But we must always remember that Alistair Campbell launched his attack on Gilligan and the BBC long after the broadcast was made and was almost certainly engaging in deliberate diversionary tactics. Dr Kelly’s suicide is a tragedy, but so is the loss of every single life in the course of the Iraq conflict. If Blair lied about the naming of Kelly that is serious. But if he engaged in a campaign of deception, exaggeration and half truths in order to support the US rush to war, that is very serious. The big question remains, why Blair supported a rush to war on false pretences and why there was such a massive failure to consider the suffering of the people of Iraq. The legal case for war was based on the threat from WMD. Now it is clear that there was no such threat, the Prime Minister emphasises how much the people of Iraq suffered under the regime of Saddam Hussein. Saddam Hussein was undoubtedly a vicious dictator and the suffering of the people of Iraq was increased enormously by twelve years of UN sanctions. It is for this reason that most people in the UK were willing to support the threat to use force to back up the authority of the UN. The majority of us were also willing to support UN authorised military action if all other means failed. But the US was determined on regime change and domination of post war Iraq and Tony Blair was determined to support them. If the action had been guided by a commitment to protect the people of Iraq, there would have been a bigger effort to exhaust all other means to achieve our aims and more careful preparation for a UN authorised reconstruction effort.
The Hutton report is likely to damage the Government but it will not end this debate or bring to an end the insurgency in Iraq. The Iraqi people are a proud nationalist people – as all who worked in the UN Oil for Food programme will testify. And Iraq is situated in a region which is boiling with anger that the US has been the key supporter of Israel in its grave abuse of international law at the expense of the Palestinian people over the past 50 years. The US has also propped up corrupt dictatorships that have misused the region’s oil wealth and oppressed and humiliated the Arab people. American troops are now in a vulnerable position on Arab soil. It is highly unlikely that the people of the Middle East will let America out of Iraq without trying to use the opportunity to achieve a settlement over Palestine.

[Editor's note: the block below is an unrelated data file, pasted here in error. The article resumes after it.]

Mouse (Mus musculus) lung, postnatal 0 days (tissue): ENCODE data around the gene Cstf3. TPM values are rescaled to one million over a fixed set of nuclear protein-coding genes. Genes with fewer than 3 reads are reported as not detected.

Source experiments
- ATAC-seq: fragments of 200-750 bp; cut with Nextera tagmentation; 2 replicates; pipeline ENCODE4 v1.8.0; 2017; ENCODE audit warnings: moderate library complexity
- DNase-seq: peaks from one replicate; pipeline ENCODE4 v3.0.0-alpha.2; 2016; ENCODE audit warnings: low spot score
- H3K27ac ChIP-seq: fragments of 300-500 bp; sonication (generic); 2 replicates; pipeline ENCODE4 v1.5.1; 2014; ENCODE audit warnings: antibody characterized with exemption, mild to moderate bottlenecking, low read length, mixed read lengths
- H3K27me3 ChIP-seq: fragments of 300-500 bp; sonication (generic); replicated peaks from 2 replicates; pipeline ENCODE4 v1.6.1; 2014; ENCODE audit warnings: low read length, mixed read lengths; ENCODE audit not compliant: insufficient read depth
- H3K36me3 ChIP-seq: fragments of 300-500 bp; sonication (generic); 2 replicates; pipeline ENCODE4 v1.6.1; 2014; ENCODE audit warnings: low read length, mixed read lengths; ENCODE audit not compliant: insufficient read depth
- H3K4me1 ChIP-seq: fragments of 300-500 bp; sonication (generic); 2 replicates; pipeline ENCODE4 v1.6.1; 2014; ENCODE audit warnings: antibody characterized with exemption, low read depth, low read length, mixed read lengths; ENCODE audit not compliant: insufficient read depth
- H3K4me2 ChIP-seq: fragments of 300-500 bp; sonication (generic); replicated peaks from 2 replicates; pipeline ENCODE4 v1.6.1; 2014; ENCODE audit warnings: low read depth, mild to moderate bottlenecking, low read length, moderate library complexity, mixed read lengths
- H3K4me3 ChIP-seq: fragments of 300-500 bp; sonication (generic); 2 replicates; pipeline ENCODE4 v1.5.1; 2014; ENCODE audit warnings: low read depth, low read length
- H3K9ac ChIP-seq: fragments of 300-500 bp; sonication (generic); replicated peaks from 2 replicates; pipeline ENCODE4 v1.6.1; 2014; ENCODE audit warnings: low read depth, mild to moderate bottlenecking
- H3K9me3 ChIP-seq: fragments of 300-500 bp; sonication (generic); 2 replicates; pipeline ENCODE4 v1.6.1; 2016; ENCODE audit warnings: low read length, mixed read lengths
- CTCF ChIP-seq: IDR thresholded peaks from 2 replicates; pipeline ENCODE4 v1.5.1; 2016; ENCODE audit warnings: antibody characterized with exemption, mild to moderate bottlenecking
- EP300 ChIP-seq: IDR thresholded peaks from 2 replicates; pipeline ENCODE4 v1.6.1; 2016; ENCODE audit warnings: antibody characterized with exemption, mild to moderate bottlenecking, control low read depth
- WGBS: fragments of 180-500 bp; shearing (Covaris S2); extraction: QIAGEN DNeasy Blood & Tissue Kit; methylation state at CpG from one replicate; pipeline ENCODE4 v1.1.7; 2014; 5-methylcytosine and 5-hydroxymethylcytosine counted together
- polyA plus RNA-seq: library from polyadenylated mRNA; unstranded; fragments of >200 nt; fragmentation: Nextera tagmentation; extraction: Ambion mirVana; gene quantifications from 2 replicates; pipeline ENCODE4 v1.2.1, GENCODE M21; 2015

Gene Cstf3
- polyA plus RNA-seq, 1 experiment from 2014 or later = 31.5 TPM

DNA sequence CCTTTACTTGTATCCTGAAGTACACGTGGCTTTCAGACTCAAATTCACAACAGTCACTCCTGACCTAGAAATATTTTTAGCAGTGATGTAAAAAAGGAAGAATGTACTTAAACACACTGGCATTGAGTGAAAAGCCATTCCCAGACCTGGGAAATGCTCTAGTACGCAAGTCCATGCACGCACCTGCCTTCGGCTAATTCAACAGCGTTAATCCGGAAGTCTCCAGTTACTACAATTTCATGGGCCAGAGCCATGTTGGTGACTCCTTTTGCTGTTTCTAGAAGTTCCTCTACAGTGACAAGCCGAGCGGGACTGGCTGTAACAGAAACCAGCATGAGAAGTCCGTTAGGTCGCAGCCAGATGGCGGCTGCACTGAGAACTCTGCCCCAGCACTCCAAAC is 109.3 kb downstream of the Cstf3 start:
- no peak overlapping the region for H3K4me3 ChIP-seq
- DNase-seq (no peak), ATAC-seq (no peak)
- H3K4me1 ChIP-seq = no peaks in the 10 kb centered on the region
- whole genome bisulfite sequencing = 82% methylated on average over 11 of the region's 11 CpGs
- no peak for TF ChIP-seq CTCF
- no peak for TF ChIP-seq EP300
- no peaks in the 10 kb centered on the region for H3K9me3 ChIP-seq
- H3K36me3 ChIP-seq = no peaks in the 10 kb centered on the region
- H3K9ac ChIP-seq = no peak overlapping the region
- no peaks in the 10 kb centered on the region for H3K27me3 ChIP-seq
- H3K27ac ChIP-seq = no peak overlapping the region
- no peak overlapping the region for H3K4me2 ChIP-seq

Beyond Hutton, my optimistic scenario for 2004 would be an American President elected to get out of Iraq who is therefore forced to drive an Israeli/Palestinian settlement. The pessimistic scenario sees conflict and suffering from generation unto generation. The biggest mystery is how extremist, Likud supporting, neo- conservatives hijacked US foreign policy and pretended that September 11th had any link to Iraq. The saddest question is was our Prime Minister a knave or a fool? I fear the answer is something of both.